The footprint of the building was conducive to installing multiple rain gardens, which are depressed pockets with specific vegetation to withstand short stints of saturated soils and encourage infiltration. The soils in rain gardens are engineered to further enhance drainage into native soils. The building's roof drains would outlet to these rain gardens, instead of traditional underdrain systems. However, channeling all the roof drains to the rain gardens was difficult without creating elevation problems for the multiple building entrances. Even though the rain gardens were a good addition, they were not enough on their own.
Although nearing the detention volume required by the code, the design would still produce more runoff from increased hard surface than allowed. Options to reduce new hard surface and the amount of runoff, while still providing all the required fire truck loop, pedestrian paths, and building access points, were considered to complete the project. To meet these needs, a special lattice-patterned paver was included in the design for the fire truck loop. The design allows grass to grow and storm water to infiltrate. After investigating the infiltration rates that could be expected through these pavers, it was found that the materials would make a big impact on the volume of runoff while still supporting the weight of fire trucks.
The fire truck loop also doubles as a walking path for residents and visitors, but the grass grown between pavers would make it difficult for people in wheelchairs or using walkers to use as a walking path. The design team compromised, placing a narrower permeable paver designed for ADA compliance in the center of the path with other pavers outside of that for the fire truck wheel paths.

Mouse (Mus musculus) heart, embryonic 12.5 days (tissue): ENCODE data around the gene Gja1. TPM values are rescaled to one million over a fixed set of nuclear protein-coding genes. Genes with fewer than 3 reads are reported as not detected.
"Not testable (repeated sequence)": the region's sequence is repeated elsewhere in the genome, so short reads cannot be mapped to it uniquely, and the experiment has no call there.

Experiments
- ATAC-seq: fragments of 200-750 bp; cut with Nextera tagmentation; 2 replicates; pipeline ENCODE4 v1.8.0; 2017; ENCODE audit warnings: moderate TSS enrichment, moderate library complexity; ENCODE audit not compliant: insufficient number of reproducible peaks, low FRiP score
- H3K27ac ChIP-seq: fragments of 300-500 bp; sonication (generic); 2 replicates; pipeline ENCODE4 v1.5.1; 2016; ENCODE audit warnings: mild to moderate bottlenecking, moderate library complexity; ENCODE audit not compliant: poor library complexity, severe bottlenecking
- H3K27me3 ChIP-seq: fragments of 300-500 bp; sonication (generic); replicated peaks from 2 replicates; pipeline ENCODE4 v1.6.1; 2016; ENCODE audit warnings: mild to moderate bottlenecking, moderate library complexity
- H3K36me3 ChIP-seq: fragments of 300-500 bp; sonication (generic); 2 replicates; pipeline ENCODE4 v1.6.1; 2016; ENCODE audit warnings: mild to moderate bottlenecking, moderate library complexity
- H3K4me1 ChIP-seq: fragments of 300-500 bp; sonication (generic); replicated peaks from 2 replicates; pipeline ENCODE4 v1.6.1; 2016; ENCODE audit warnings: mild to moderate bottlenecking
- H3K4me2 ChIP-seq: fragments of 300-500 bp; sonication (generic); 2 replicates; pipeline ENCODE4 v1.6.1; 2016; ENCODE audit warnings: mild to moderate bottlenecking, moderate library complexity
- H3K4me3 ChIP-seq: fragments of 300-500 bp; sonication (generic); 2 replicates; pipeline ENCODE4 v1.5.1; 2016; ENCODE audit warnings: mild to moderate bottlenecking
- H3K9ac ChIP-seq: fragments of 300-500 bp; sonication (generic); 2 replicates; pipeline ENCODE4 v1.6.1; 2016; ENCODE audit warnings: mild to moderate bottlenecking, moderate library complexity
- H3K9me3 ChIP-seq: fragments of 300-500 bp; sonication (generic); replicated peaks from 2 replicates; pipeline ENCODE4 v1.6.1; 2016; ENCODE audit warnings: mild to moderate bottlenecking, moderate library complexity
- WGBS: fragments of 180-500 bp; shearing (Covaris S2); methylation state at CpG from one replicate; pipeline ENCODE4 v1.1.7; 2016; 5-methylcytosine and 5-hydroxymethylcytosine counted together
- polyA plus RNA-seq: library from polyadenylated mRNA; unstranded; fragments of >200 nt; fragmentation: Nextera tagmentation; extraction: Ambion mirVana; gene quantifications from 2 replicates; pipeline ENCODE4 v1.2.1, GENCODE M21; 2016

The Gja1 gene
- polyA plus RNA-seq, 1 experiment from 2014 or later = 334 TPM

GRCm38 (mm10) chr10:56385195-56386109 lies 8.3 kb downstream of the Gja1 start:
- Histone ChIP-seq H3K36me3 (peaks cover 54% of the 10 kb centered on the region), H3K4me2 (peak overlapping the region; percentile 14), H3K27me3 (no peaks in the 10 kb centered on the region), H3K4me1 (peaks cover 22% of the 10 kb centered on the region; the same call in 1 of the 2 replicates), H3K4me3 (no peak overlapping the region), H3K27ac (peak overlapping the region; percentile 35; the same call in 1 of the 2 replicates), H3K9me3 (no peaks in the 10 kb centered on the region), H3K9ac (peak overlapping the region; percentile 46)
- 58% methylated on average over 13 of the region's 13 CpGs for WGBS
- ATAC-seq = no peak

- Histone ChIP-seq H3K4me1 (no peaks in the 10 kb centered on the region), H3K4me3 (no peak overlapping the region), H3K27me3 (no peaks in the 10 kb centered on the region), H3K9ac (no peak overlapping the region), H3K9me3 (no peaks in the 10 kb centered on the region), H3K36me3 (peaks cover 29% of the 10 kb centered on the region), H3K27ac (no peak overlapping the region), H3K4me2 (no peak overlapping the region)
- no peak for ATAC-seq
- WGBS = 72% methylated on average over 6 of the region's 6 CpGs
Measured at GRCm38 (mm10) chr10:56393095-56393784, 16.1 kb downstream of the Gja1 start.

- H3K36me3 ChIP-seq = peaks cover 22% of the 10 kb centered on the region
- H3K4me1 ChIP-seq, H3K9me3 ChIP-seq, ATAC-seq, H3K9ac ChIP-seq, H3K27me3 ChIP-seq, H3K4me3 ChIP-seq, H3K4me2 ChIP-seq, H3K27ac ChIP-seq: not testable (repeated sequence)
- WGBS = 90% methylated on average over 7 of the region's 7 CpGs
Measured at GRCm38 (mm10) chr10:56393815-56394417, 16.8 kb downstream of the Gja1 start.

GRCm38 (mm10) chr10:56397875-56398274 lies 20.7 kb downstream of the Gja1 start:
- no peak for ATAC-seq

With the detention volume nearly covered, an existing easement for an overhead power line was limiting the use of a strip of land along the north property line. This provided an opportunity for a grass strip to channel the offsite drainage away from the other improvements, while enhancing the water quality before it left the site. The strip was terraced, providing pockets similar to rain gardens that would fill up and spill into the next cell. This created a stair-stepping flow, leading to a small, standard detention basin that accounts for any remaining detention requirements.
An example of a rain garden. Similar gardens are located throughout the grounds help enhance drainage into native soils.
Final Piece of the Puzzle
With careful selection of vegetation, the average citizen will not recognize that the BMPs were anything other than standard landscaping. Deep rooted, Iowa-native grasses and wildflowers will occupy the rain gardens and grass strips and reduce the required mowing to keep with the prairie theme. The standard detention pond is small and unobtrusive, neatly tucked in the corner without looking out of place. The bulk of the detention is hidden under the pavers, unseen by residents and visitors. It was an ideal blend of multiple BMPs to tackle the challenges of the site.
With ever-tightening regulations and ordinances and less land to accommodate required improvements, it is continually important for developers and owners to look at a storm water management strategy that employs multiple BMPs, instead of a one-size-fits-all approach. Having an open mind and willingness to explore options can yield significant cost savings when properly applied. Every site is unique, and the storm water solutions to each site should also be unique if it is to have the lowest impact to the environment and maximum impact to water quality and quantity downstream.